After 120 minutes of action, and nine total penalties, Italy conquered England to progress to Euro 2012′s semifinals. In some ways, it was the dull cagey affair that everyone expected to see. In others, it was way more one-sided than most expected.
The game finished 0-0, with no goals and a modest nine shots on target from both teams. On the other hand, Italy registered eight times as many shots on target as England, four times as many total shots (36 to 9) as England, and 68-percent possession to England’s 32-percent.
Simply put, any result other than a win for Italy would’ve been highly unfair on the Italians.
But now the question is…where to from here?
Italy got the job done, and dominated many of the stats, but their overall performance wasn’t that great. Despite recording a ridiculous 36 shots against England, they got only eight of those shots on target and converted none of them. That inaccuracy and inability to convert in front of goal will be easily punished by Germany.
Despite his effort and hustle, it’d be foolish for Italy to start Mario Balotelli again. The Italian striker has been off-form for all of Euro 2012, and Italy are lucky to have survived through his dry spell. He may have recorded five shots on target, but he had many more chances put on a platter for him by Andrea Pirlo, and he failed to convert a single one.
That kind of profligacy will surely be punished by Germany. Italy unfortunately don’t have many better options than the Manchester City hitman, but surely it could not hurt to give Antonio Di Natale another go as a starter. He likely won’t perform worse than Balotelli, and if he does prove ineffective, Balotelli can be brought on as a sub. Up to this point, Balotelli has proven himself to be a much more effective substitute than starter at Euro 2012 anyway.
Next, Italy needs to start Sebastian Giovinco. As solid and respectable as Riccardo Montolivo’s performance was today, he is still a deep-lying playmaker, and his lack of attacking flair was plainly evident as all four of his shots failed to trouble Joe Hart. He excelled at passing the ball, but that wasn’t what Italy needed from their attacking midfielder; they needed another goal-threat, and Montolivo failed to be that threat as an attacking midfielder.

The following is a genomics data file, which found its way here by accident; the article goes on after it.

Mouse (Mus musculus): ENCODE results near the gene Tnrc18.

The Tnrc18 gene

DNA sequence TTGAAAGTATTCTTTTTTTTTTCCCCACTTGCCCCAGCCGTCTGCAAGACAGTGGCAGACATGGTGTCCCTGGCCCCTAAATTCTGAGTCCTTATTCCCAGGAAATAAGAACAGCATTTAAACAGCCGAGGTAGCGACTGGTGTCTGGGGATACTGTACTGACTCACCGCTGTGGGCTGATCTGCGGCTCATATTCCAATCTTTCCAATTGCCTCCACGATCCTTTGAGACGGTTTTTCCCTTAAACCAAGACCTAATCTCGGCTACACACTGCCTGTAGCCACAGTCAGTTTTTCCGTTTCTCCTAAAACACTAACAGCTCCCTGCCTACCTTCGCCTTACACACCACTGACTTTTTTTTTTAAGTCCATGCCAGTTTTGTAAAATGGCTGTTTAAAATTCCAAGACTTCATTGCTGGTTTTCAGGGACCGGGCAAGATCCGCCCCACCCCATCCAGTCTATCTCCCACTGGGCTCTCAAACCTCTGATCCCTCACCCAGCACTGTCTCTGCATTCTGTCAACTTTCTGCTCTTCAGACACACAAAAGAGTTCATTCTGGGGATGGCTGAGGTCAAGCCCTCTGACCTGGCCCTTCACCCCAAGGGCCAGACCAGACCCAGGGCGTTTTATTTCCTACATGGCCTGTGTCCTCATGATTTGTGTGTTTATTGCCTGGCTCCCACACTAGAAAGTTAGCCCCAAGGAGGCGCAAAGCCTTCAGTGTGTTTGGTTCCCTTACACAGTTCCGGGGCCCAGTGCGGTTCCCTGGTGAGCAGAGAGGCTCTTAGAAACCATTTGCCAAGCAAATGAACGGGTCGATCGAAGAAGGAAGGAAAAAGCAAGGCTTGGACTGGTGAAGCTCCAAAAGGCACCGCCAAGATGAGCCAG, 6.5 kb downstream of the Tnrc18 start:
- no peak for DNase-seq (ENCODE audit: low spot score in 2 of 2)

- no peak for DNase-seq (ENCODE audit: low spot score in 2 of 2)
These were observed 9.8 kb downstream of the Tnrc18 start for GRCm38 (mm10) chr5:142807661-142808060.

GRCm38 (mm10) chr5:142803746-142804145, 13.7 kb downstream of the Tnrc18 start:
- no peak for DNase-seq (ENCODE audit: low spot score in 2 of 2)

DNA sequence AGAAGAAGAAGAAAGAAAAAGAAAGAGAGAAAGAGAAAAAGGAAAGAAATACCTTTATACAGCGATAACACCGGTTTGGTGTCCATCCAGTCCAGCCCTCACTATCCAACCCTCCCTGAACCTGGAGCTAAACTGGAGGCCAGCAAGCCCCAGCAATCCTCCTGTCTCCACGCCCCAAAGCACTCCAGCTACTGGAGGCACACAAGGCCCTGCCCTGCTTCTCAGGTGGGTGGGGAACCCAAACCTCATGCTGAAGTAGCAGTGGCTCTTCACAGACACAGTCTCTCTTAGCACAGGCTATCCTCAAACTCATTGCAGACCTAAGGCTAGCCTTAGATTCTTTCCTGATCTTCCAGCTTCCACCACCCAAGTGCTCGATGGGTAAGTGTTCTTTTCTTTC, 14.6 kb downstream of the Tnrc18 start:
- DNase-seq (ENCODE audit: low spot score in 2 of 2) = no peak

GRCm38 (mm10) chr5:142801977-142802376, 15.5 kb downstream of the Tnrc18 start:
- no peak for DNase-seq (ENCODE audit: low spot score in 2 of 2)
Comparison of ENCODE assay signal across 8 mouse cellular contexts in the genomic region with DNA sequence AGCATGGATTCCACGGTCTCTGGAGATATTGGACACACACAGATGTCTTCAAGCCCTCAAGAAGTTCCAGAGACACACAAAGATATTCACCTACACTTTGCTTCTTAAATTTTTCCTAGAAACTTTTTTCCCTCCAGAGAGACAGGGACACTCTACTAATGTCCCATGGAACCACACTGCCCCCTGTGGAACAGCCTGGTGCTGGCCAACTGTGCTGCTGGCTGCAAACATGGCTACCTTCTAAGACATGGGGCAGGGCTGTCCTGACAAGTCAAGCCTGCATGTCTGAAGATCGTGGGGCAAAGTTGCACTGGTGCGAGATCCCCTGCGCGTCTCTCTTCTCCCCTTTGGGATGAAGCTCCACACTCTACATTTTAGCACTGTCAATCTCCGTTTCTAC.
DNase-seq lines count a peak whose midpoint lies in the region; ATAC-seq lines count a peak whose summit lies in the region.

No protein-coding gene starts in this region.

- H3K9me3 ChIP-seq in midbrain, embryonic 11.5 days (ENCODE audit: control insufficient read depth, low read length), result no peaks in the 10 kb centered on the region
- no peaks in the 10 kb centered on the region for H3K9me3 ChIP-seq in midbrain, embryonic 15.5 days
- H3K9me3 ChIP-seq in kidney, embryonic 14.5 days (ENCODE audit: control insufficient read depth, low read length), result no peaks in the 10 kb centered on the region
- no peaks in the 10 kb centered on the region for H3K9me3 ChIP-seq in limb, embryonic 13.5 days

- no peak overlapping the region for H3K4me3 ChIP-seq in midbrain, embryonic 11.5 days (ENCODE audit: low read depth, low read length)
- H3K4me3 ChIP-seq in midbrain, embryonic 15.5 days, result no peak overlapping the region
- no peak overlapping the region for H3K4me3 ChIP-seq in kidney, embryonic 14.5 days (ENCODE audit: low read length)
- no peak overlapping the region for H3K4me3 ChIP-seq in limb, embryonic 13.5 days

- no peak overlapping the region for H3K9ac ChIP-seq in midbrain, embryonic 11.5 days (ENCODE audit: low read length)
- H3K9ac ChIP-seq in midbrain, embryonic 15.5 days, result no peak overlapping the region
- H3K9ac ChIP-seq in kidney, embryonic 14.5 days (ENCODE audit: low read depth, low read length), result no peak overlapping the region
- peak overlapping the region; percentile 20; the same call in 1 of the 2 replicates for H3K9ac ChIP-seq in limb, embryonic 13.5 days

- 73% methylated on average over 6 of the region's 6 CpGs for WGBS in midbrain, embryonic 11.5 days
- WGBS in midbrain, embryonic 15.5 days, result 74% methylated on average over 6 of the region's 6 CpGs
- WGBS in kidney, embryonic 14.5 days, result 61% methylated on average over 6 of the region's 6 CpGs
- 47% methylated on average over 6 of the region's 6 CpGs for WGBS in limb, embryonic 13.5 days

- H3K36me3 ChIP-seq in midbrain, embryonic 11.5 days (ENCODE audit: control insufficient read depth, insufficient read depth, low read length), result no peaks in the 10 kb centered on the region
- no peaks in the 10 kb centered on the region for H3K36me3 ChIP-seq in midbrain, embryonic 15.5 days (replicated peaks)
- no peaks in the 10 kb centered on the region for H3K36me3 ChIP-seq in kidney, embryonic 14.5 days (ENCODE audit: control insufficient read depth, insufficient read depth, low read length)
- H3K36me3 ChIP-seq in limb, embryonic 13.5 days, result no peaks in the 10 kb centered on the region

Many people fail to remember that Giovinco was once upon a time Italy’s brightest talent. He had a long, successful youth career, shining at the 2008 Toulon Tournament and especially the 2008 Olympics. Unfortunately, his club career failed to progress much at Juventus, as Juve’s coaches kept him as bit-part player behind the Bianconeri’s more experienced leaders.
Fast-forward two years with Parma though, and Giovinco has made excellent progress as a player. He recorded 15 goals and 11 assists for Parma last season, displaying both excellent finishing and excellent play-making skills as the team’s second striker.
Giovinco’s been given a total of 34 minutes over two games at Euro 2012, and that just isn’t enough for a player like him to make a real impact. Giovinco proved his skill and creativity this past season with Parma, and deserves the opportunity to show that same creativity with Italy.
Besides, Italy honestly don’t have any better options in the attacking creativity department. They need Giovinco if they are going to have any hope of beating Germany.
Last but not least, Italy need to stick with their 4-3-1-2. Against England, the formation was very effective in allowing Italy to carry out it’s game plan. Ignazio Abate and Federico Balzaretti were both solid down the flanks; particularly Balzaretti, who made 85 passes with 95-percent pass accuracy, and added in five key passes and six crosses for good measure.
In the center of midfield, Andrea Pirlo was absolutely terrific. Italy’s best player completed 131 passes, eight crosses, and a whopping 30 (!) long balls, many of which were put on a platter for the likes of Balotelli, Antonio Cassano, and Montolivo. The strategy of utilizing Montolivo further up field to distract England’s defenders and defensive midfielder worked excellently as Pirlo repeatedly was given a great deal of space with which to run Italy’s offense.
In truth, the only weakness in Italy’s 4-3-1-2 was it strikers, who failed to score the numerous chances that the system created. Hopefully though, with the fixes mentioned above, Italy will be able to remedy its problems in front of goal.
Italy will most certainly go into their match with Germany as the underdogs. They have less time to recover, have a less talented squad with less depth, and their biggest talent, Mario Balotelli, is off-form. Yet, there is still hope. The two moves described above are two very bold ones—chances are that Cesare Prandelli will stick by what has gotten him this far.
However, if they are made, they will surely improve Italy’s slim chances of springing an upset. Giovinco and Di Natale are well-rested, and putting them into the lineup will make Italy’s offense a completely different animal to deal with.
It’s in Prandelli’s hands now. Italy have done well, and no one will fault them for losing to Germany, who everyone expected would at least reach the final of Euro 2012. But some bold moves could give Euro 2012 its first real upset, and complete an amazing turnaround for a Italy team which looked completely washed up at World Cup 2010. Italy have always been known to be a conservative team that wins their game through tough, gritty defense, but if they want to beat Germany, they’ll have to make some bold decisions regarding their offense.